SIOUX FALLS, S.D. — The city of Sioux Falls and the state Department of Corrections are looking at ways to improve safety on the road that leads to South Dakota’s largest prison.

The city painted a bike lane and narrowed driving lanes this spring along the road to the South Dakota State Penitentiary. Sioux Falls will collect data over the next month with traffic counters to see if the changes make a difference in average speeds, the Argus Leader reported .

Warden Darin Young said he began thinking more seriously about safety last September after a teenage driver struck an inmate on a bicycle. He said that between 60 and 70 inmates on work release often face speeding drivers when they ride to and from the state prison’s Unit C every day.

“I feel responsible for the safety of everyone that’s coming on to this campus and leaving from it,” Young said.

He said that lower speeds could also make the road safer for pedestrians and drivers.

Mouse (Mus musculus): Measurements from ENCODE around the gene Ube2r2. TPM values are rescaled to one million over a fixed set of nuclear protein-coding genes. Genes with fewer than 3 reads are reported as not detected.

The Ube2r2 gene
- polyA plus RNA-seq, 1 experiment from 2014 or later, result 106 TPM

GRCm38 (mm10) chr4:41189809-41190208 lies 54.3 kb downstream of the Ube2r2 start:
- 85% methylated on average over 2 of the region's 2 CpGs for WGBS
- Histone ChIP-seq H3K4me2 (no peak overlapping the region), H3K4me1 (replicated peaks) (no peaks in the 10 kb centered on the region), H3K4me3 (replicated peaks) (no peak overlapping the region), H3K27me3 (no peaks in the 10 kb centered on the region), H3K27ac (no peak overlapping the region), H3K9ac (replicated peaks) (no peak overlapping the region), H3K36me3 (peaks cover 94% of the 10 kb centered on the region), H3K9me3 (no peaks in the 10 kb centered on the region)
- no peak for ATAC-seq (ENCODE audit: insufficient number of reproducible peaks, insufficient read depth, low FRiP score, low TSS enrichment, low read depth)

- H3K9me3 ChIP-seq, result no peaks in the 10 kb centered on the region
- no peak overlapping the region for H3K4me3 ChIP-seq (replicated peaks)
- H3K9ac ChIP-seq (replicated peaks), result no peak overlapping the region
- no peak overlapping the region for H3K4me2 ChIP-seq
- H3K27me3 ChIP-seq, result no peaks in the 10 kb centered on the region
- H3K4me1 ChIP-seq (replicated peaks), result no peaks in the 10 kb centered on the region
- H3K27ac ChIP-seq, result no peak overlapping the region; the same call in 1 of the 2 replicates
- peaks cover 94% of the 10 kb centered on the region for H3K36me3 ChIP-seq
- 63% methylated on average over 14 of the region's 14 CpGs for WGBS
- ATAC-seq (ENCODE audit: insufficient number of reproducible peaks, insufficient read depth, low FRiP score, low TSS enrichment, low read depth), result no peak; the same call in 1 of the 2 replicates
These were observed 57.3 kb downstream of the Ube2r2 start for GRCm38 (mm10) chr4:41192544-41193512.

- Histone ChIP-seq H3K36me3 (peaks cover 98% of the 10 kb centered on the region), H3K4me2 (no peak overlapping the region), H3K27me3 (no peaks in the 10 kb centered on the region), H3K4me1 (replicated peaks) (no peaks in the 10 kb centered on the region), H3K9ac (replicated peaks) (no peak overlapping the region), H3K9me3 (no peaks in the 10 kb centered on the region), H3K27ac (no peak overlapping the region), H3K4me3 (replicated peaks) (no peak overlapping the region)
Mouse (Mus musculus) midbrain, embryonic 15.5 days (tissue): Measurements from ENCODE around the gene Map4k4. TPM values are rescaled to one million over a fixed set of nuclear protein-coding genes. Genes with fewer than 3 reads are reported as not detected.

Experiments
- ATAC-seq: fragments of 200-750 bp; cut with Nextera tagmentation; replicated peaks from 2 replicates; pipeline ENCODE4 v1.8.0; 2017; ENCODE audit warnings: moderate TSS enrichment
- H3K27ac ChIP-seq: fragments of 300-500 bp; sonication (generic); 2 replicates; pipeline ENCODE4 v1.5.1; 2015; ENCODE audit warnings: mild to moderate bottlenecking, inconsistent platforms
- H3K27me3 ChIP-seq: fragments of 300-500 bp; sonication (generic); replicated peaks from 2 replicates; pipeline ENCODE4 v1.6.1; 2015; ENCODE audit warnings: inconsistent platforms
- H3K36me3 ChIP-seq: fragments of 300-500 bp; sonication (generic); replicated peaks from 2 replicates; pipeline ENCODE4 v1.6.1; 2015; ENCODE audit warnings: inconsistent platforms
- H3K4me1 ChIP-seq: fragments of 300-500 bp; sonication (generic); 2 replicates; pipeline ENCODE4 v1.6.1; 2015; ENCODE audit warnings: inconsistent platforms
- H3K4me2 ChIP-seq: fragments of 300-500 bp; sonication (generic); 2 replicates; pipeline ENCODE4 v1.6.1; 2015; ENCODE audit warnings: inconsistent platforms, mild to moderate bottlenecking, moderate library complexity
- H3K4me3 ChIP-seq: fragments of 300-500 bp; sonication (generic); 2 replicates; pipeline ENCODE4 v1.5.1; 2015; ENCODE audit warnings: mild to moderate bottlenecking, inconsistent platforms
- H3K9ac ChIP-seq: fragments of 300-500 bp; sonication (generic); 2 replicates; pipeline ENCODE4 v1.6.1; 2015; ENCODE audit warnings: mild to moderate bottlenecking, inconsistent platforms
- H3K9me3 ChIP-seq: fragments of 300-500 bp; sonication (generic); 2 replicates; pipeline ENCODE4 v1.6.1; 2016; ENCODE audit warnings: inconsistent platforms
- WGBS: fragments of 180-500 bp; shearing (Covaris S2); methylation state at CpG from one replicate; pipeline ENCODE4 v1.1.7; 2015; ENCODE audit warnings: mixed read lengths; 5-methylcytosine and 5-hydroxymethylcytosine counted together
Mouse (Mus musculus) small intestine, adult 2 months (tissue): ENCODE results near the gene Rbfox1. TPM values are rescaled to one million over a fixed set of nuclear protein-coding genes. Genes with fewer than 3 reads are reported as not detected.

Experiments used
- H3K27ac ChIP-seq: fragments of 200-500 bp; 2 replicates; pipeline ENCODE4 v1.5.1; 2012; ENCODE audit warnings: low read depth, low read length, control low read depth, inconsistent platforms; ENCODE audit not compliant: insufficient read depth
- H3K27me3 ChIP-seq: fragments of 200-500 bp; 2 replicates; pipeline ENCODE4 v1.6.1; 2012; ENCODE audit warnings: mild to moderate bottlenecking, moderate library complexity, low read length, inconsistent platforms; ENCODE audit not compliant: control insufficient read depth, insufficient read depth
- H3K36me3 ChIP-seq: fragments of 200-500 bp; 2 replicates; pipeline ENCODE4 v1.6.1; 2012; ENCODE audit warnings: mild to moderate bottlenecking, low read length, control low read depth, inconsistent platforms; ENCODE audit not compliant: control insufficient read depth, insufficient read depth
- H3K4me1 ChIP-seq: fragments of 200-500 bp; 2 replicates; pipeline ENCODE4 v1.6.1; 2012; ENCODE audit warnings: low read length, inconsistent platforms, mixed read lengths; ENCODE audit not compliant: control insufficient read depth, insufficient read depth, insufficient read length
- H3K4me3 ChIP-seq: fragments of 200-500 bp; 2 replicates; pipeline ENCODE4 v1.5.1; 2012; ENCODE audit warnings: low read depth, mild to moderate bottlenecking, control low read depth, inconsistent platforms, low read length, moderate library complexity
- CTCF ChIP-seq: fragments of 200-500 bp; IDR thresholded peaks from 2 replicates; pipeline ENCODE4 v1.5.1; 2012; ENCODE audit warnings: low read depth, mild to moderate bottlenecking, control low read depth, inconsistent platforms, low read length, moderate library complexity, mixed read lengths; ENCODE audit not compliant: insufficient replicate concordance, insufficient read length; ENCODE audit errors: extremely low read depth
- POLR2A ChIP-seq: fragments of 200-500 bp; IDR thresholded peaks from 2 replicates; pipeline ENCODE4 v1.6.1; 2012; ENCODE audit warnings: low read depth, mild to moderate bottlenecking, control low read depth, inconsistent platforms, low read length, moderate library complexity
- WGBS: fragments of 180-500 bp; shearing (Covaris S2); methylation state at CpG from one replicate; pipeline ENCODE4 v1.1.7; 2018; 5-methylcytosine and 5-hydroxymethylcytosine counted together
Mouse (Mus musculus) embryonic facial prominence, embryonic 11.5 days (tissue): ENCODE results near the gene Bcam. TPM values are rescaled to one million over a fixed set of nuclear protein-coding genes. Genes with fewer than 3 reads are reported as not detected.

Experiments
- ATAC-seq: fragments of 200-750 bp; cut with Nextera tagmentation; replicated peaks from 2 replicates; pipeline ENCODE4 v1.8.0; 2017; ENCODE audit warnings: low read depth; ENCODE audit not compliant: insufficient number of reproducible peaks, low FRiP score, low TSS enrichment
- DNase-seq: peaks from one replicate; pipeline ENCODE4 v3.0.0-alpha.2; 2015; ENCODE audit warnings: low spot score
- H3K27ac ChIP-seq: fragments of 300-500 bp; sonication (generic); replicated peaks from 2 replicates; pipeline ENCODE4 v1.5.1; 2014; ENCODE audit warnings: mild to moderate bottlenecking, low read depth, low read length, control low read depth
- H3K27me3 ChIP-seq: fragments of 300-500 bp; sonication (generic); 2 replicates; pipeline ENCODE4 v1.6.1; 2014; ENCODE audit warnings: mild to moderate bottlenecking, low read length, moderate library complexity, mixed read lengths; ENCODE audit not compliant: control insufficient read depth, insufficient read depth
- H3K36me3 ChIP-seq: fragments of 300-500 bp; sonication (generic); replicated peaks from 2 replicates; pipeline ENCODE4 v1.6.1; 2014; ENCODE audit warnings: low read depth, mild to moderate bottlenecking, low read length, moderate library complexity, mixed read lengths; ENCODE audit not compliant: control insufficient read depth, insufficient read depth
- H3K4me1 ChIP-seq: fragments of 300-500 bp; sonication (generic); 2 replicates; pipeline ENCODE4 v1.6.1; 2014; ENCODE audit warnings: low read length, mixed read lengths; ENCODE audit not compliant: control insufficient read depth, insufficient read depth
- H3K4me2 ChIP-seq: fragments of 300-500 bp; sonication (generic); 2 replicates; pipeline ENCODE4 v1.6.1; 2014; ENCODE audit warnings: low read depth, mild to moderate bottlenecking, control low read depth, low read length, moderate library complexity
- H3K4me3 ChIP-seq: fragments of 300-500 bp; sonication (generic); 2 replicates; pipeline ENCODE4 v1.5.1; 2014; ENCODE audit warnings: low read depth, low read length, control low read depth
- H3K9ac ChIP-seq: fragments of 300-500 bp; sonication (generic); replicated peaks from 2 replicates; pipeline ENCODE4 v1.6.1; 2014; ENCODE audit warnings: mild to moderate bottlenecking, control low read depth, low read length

The Sioux Falls Police Department reported that there have been 50 vehicle collisions along the road over the past five years. There were no bicycle collisions on the road — the September collision happened a few blocks south of it.

Traffic engineer Heath Hoftiezer said the city uses speed studies to decide whether a lower speed limit would make a difference. Limits are generally set at the highest speed 85 percent of drivers using a road use.

“People are going to drive a stretch of road as fast as they feel comfortable driving that stretch of road,” Hoftiezer said.

The curved road’s speed limit is 35 miles per hour. Hoftiezer said that if the city finds speeds are pushing 40 miles per hour during the data collection period, then the traffic department can lower the limit.

He said he expects the city to make a decision over the next month.


Information from: Argus Leader, http://www.argusleader.com